"The idea was that we could help teach entrepreneurs how to better develop their business plans, which would allow us to make better lending decisions and help more of them get a loan when that time came," Bynum says.
While UAPB already had a small credit union on its campus, in 2013, Hope was able to secure a physical presence at the institution's offsite business incubator. Today, this location serves as both a way to provide core financial services and teach key skill sets in the community, as well as a way to funnel in new retail and MBL business for the credit union.
Hope visits with the East Arkansas Enterprise Community organization and gets a hands-on look at its farmers initiative.
"This location is cashless, staffed by students, and has a leased ATM for cash access," Bynum says. "This more efficient approach has allowed us to enter the market at a very small cost, and that's important since the location is secured through a partnership."
Another key educational alliance came when the credit union and several other organizations were able to finance the renovation of the McDonogh 42 Elementary Charter School, which had been badly damaged and in need of repair ever since Katrina hit.
"Over 90% of the kids there were on a free or reduced lunch, so we knew there was a lot of opportunity to connect both the students and their families to good banking services and additional financial opportunities," says Ed Sivak, the credit union's chief policy and communications officer. "After closing that deal, we were right back down there meeting with leadership of the school and the students' families."
At the same time, the credit union's Mississippi College Savings Account Program, for which Hope serves as the depository, has allowed youth in Head Start centers in Jackson to start saving for college or vocational training. Children participating in the program received donations for their initial deposit, and their saving can continue to grow with any deposits that they, their friends, or their family make, says Scot Slay, Hope's vice president of marketing and communications.
In this way, the credit union is directly helping young members toward their college dreams or the start of their first business. And seeing their children's progress can even convince parents to change their own saving behaviors.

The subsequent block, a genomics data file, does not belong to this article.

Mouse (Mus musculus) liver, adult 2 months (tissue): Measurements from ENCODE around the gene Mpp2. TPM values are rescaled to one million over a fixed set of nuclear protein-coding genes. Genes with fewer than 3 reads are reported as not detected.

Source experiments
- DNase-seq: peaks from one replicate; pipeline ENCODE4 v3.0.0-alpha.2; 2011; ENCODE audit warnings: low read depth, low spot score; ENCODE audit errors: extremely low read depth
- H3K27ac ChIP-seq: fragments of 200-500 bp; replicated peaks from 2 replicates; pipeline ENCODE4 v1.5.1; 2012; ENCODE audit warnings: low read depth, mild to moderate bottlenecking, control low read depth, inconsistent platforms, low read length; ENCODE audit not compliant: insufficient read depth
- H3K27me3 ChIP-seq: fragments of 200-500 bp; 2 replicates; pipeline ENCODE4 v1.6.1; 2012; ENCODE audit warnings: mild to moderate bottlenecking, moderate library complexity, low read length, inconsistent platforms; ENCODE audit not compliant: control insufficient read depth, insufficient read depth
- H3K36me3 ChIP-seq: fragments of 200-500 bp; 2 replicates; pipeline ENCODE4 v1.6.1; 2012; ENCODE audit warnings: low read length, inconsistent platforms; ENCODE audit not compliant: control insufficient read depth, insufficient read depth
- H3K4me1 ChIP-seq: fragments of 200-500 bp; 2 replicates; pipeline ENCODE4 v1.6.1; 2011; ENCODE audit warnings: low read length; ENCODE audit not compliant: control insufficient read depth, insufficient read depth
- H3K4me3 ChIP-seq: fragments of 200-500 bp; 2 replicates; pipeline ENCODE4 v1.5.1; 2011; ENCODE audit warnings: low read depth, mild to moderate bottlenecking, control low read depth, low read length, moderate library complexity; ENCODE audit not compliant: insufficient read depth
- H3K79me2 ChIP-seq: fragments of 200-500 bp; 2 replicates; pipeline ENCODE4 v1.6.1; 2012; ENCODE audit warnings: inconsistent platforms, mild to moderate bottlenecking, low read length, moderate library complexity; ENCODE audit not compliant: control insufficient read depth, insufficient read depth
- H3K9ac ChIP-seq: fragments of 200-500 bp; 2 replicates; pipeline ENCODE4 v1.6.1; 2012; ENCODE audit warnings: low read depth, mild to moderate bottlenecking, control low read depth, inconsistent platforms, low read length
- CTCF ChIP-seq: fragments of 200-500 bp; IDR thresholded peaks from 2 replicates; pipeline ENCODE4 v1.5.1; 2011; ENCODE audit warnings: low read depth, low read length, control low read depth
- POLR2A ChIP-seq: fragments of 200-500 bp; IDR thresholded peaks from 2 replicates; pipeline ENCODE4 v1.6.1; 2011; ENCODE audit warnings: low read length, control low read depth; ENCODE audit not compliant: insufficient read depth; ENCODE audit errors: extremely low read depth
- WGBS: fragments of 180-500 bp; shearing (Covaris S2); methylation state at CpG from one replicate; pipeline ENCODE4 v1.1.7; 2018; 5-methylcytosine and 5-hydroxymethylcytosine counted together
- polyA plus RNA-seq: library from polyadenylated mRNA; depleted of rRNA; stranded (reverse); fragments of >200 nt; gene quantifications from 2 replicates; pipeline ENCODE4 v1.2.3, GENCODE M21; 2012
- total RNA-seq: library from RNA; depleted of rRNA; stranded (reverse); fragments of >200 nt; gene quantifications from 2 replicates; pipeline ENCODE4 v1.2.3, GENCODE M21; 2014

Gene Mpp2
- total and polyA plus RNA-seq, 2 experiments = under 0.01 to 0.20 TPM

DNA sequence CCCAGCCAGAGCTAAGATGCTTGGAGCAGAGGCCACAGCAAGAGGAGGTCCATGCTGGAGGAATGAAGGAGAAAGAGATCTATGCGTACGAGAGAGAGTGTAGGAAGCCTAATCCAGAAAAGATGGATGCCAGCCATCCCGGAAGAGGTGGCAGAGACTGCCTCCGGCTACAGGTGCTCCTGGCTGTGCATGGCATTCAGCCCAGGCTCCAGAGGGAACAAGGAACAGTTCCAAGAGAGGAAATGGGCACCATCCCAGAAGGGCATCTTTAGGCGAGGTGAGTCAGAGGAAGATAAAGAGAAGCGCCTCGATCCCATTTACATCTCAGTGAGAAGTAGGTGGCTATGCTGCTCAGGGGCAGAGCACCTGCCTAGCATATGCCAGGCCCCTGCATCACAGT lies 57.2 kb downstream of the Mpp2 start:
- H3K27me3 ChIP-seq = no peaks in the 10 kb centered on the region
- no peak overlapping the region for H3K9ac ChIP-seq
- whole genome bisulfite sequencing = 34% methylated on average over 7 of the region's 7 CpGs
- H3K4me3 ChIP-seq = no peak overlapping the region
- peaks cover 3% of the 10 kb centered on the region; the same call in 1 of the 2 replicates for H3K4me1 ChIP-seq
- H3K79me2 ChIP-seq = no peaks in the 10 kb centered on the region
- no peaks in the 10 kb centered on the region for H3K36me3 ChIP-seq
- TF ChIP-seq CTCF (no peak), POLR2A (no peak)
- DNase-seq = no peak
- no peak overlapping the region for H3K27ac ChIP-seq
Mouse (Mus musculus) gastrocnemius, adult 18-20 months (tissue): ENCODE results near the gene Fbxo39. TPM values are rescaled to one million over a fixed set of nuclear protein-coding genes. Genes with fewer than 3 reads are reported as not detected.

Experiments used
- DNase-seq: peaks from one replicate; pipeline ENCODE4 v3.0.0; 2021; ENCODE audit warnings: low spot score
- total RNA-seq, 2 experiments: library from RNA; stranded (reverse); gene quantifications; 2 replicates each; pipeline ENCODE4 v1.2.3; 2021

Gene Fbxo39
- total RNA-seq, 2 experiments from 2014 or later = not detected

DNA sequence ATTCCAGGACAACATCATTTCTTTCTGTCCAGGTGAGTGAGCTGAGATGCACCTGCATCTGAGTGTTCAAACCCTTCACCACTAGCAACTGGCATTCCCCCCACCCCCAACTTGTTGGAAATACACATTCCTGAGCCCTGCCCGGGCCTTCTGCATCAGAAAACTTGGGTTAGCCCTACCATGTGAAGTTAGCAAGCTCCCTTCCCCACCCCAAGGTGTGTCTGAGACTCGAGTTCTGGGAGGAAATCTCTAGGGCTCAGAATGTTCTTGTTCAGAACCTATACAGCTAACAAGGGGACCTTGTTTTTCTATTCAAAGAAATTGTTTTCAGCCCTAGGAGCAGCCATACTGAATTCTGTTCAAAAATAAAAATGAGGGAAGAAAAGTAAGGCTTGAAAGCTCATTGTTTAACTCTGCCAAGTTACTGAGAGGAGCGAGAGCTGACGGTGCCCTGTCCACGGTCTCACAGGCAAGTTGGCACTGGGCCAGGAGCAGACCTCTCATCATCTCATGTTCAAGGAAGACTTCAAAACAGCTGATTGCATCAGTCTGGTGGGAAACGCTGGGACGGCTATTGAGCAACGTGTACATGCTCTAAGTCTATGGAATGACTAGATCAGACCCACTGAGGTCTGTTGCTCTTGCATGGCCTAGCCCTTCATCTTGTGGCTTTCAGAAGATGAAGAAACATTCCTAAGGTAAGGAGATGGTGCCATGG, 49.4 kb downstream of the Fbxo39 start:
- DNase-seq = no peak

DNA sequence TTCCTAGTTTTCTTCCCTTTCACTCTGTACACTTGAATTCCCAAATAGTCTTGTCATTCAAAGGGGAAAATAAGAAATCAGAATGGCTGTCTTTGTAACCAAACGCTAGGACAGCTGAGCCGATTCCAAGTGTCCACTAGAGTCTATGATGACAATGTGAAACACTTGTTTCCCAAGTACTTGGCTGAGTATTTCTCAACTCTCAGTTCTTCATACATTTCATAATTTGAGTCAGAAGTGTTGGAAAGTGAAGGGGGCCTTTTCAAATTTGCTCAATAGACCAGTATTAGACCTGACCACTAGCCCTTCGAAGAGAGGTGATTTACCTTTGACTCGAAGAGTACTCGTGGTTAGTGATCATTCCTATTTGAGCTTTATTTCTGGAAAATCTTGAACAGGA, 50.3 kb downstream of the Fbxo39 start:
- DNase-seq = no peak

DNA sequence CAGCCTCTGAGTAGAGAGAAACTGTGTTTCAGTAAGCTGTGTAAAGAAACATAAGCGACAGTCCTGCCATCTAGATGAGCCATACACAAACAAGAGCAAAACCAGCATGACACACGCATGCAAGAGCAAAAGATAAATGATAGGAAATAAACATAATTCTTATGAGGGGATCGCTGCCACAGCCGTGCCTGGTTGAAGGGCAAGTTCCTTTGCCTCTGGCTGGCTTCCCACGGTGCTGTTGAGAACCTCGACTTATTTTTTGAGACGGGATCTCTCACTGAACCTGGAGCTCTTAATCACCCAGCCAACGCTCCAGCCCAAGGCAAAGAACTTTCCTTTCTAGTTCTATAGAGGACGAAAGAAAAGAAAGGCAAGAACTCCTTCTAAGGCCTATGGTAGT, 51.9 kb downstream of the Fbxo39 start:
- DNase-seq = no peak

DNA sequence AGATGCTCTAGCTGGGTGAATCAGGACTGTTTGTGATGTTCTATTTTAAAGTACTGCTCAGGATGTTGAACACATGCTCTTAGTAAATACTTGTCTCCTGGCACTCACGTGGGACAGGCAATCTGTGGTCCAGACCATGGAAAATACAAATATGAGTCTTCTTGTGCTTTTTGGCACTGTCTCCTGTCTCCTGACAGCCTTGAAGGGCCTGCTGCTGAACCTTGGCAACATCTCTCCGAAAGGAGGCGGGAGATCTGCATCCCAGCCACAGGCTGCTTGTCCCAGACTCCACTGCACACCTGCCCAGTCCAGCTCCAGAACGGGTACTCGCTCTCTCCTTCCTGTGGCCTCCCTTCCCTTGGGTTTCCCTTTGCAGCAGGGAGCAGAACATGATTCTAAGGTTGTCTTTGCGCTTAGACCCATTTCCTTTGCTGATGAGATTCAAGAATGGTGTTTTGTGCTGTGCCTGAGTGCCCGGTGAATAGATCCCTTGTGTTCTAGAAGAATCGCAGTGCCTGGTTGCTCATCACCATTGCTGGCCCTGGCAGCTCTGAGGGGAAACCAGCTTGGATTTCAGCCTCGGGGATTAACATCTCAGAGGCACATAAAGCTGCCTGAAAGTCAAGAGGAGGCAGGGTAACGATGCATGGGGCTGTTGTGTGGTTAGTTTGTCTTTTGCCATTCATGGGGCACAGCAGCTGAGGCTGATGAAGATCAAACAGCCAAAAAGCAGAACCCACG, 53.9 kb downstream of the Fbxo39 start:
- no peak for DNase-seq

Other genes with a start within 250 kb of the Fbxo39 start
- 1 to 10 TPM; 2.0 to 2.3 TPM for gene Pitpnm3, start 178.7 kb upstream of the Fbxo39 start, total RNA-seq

Some residents may not have the opportunity to attend a certain school or university with which Hope partners, but everyone has to eat. That's why the credit union is also doubling down on its investment in grocery stores as part of the New Orleans Fresh Food Retailer Initiative.
For example, Hope has a long-standing history of dual promotions and membership events with Rainbow Co-Op after providing the commercial loan for this organic food store's building. It also takes advantage of the natural foot traffic available in this space for the placement of an ATM.
Likewise, providing financial support for the 2014 reopening of Circle Food Store, the first African-American owned grocery store in the Big Easy's 7th ward, has allowed this business to become a focal point of the community once more. And Hope plans to further build on the value of this site as a one-stop shop by opening its first in-store branch there sometime within the coming months.
"People in these communities need access to fresh food, but they also need a place to get fresh, affordable financial products and services," Wicks says.
Even for businesses where a physical presence just wouldn't make sense, Hope still sees some potential for partnerships. One of its main goals for 2014 and beyond is to increase what it calls "The Friends of Hope" — a group of organizations that will help the credit union cover the costs of going deeper into these communities.
"We don't want partners who will just allow us to come in and then stand back," Sivak says. "We want people who will actively bring us their customers to become members because they know it's a good thing for them. These are the opportunities and investments that we've found to be the most fruitful and successful in the long run."